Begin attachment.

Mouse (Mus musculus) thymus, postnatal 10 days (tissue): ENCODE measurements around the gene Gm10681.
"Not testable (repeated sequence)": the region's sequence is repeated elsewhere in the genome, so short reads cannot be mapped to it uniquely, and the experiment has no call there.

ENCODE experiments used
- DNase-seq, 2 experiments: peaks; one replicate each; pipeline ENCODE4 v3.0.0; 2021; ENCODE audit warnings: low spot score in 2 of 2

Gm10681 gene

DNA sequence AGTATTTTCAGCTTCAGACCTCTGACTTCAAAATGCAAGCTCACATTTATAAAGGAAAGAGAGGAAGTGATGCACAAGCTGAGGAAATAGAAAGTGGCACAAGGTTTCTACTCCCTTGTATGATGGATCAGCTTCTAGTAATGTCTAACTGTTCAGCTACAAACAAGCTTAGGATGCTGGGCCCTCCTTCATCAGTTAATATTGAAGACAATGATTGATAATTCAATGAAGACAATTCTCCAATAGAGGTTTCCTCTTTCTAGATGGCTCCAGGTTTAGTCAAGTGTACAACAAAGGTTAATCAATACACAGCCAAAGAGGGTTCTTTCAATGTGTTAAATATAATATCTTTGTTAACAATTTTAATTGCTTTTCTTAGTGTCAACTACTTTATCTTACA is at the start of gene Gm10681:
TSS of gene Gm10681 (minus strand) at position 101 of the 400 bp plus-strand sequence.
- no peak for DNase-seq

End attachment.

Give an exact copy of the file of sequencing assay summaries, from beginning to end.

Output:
Mouse (Mus musculus) thymus, postnatal 10 days (tissue): ENCODE measurements around the gene Gm10681.
"Not testable (repeated sequence)": the region's sequence is repeated elsewhere in the genome, so short reads cannot be mapped to it uniquely, and the experiment has no call there.

ENCODE experiments used
- DNase-seq, 2 experiments: peaks; one replicate each; pipeline ENCODE4 v3.0.0; 2021; ENCODE audit warnings: low spot score in 2 of 2

Gm10681 gene

DNA sequence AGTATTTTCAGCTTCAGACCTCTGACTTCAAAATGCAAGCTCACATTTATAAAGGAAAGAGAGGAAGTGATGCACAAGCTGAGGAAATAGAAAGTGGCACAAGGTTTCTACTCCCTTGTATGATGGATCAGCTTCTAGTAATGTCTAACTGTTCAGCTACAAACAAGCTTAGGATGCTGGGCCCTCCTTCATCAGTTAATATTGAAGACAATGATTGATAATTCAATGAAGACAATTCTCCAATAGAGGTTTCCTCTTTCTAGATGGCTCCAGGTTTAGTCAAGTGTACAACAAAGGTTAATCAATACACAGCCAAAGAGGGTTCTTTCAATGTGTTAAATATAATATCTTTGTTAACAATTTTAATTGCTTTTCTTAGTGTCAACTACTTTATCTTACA is at the start of gene Gm10681:
TSS of gene Gm10681 (minus strand) at position 101 of the 400 bp plus-strand sequence.
- no peak for DNase-seq